If you have the opportunity and ability to attend a writing retreat, I encourage you to consider it. I was hesitant last year to go because I’d never been and wasn’t sure if I could justify the expense and the time away. For me, it’s worth it. Not only do I learn a lot from the visiting industry professional and the other writers, but having an entire weekend to bounce ideas off writing friends IN PERSON is amazing!
Have you ever gone to a writing retreat? If so, is it one you’d recommend? I’d love to hear from you.
I wish I could remember who recommended I pick up TWELFTH by Janet Key because I’d really like to thank them. Mysteries are my favorite and expanding my middle grade mystery shelf is one of my favorite things to do.
A 60-year missing diamond ring, a Shakespearian play, and a series of riddle-like clues help set the stage for a mystery-adventure that quickly ensnares Maren, a first-time camper at the Charlotte Goodman Theater Camp. While TWELFTH delivers a solid and satisfying mystery, it also gives the reader complex, realistic, and diverse characters that we need not only in middle grade fiction, but in all stories.
Set in a theater arts camp, the story is told in dual timelines with the “present day” set in 2015 — and there is a reason for this particular year as it ties into the stories. As a former theater kid and as a kid who went to summer camp, I found this book incredibly immersive with fabulous details and insights into what it’s like to rehearse a play and prepare for a performance.
For readers of all ages, TWELFTH will resonate. It deals with the complexities of mental health, bullying, and gender diversity. I highly recommend reading all of the Bonus Material at the end of the book as the interview with Dr. Jennifer Feldmann on gender diversity is wonderful.
Visit author Janet Key at her website for more information about where you can get a copy of TWELFTH and to find out about her other upcoming projects.
CHAOS RISING is everything I wanted from a Thrawn book. Timothy Zahn weaves a believable backstory for one of the iconic characters of the Star Wars universe. I absolutely enjoyed the “memories” chapters with a young Thrawn and his early student/cadet days plus the insight into his original family and connections with the Mitth family.
I loved every scene with his analysis of artwork as insight to battle tactics, something that we expect to see from Thrawn and Zahn didn’t disappoint. The character development of young Thrawn to Captain Thrawn also worked for. I particularly liked his interaction with Thalias and the young sky walker Che’ri.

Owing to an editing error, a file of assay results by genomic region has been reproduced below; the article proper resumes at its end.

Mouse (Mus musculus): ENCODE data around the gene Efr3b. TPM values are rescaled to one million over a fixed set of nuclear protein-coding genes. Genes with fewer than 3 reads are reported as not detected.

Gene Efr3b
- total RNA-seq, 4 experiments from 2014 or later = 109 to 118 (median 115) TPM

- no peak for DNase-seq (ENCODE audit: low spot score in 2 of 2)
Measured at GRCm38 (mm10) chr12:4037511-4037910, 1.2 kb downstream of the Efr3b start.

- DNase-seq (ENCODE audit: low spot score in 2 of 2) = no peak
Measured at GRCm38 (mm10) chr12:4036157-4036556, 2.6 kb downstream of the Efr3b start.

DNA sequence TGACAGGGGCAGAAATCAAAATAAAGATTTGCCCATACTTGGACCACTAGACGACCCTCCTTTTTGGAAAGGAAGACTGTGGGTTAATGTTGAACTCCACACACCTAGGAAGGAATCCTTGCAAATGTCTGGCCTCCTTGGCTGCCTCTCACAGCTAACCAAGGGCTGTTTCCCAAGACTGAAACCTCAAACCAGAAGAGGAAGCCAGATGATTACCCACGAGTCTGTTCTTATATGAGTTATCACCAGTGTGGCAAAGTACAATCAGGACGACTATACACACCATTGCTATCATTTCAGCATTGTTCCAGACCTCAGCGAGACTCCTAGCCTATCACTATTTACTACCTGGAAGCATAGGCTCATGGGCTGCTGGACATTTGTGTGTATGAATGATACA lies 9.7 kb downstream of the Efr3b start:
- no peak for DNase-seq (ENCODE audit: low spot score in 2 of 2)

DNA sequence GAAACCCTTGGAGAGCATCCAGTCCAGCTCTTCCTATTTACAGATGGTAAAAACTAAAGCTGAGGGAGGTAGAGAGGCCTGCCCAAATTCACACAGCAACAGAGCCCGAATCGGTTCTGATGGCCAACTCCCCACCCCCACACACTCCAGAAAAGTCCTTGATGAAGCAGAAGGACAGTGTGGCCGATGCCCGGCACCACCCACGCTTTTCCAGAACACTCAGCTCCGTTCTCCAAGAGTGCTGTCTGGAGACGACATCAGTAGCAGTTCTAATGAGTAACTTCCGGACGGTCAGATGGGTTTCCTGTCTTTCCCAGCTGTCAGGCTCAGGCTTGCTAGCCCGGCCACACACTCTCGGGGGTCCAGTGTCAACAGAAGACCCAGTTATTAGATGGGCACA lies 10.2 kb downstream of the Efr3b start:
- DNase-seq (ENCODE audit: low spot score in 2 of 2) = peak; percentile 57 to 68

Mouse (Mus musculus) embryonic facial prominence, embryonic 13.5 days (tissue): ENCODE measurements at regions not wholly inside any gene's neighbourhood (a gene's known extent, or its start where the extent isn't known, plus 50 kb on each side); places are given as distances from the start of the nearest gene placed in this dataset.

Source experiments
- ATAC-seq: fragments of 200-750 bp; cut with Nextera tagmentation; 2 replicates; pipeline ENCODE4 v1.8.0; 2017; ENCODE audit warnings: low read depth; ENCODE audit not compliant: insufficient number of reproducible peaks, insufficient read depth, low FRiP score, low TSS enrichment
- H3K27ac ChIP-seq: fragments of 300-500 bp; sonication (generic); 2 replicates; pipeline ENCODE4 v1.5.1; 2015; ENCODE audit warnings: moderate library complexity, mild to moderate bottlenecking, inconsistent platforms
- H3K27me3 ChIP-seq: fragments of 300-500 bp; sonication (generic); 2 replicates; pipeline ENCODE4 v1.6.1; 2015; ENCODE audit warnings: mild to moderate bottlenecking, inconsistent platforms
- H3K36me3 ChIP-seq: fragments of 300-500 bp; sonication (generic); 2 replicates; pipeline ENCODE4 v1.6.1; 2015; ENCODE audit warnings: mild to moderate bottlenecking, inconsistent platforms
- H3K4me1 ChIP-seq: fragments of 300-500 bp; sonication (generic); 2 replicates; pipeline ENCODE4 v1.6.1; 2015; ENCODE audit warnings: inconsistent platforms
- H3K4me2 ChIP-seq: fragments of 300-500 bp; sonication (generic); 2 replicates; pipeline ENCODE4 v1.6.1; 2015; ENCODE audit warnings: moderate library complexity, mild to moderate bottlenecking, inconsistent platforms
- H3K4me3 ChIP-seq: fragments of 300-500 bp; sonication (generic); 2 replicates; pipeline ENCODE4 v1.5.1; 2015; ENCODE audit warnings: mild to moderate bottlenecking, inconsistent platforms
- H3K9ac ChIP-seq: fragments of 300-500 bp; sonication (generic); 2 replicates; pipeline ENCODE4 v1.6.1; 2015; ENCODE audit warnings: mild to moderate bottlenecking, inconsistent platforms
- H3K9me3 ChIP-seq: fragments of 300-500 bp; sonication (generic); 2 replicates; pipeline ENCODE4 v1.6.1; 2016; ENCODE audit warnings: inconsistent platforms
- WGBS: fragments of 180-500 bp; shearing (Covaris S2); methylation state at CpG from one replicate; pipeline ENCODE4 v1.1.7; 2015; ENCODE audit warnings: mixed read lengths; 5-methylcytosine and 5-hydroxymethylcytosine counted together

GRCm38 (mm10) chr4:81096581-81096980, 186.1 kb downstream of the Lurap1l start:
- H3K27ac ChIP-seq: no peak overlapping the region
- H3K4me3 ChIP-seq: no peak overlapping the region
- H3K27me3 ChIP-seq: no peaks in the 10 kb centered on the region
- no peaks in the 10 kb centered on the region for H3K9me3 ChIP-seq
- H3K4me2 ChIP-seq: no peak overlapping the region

“There were dangers out there in the darkness, hidden worlds and tyrants who sought conquest and destruction.” (chapter one, page 17)
“Art mirrors the soul, from which tactics arise. One can see in artwork the strengths and weaknesses of those who created it.” (Thrawn)
“. . . negative information was still information.” (Thalias musing about Thrawn)
“All beings possess imagination to varying degrees. It can be encouraged and nurtured, or can sometimes shine out in moments of stress. But curiosity is a choice. Some wish to have it. Others don’t.” (Thrawn)
“The cautious path merely guarantees a slow slide to irrelevance.” (Mitth Patriarch)
GREATER GOOD dives deeper into Thrawn’s days as a Senior Captain in the Expansionary Defense Fleet. Book two of the trilogy continues the search for the mysterious enemy that has set out to destroy the Chiss. The enemy deftly begins to sow discord among the Chiss Nine Ruling Families and the Forty Great Houses, forcing Defense Fleet warriors to choose: Family or Military.
Again, the “memories” chapters were artfully constructed and some of my favorite pages as they allowed intriguing insight into the moves and countermoves of the enemy. As always, Thrawn doesn’t disappoint. His tactics intrigue me and I enjoy the reactions of the enemies as well as his peers as they try to figure out what he’s doing and if it will actually work. If you enjoy reading space battles, GREATER GOOD has plenty and the action keeps the pace moving.
One of my favorite aspects of this book, and of the trilogy as a whole, is the detailed immersion into the Chiss family structures and how it’s intertwined with the politics and military. GREATER GOOD is a solid book two in the trilogy, ending on a “what?!” moment that I loved.
“We don’t do things just because they’re easier. We do things because they work.” (Mid Captain Samakro)
“It can be tactically advantageous for an enemy to believe in limits that don’t actually exist.” (Thrawn)
“The odds are never impossible, merely unfavorable.” (Thrawn)
From the inside book cover: “But the truth of a family’s legacy is only as strong as the legend that supports it. Even if that legend turns out to be a lie.”
LESSER EVIL concludes the Thrawn Ascendancy trilogy. It is moves and countermoves, family versus family, and a series of what seem like inconsequential events that ultimately lead to the potential fall of a civilization. However, Thrawn will look into the deep past of the Chiss to save its future.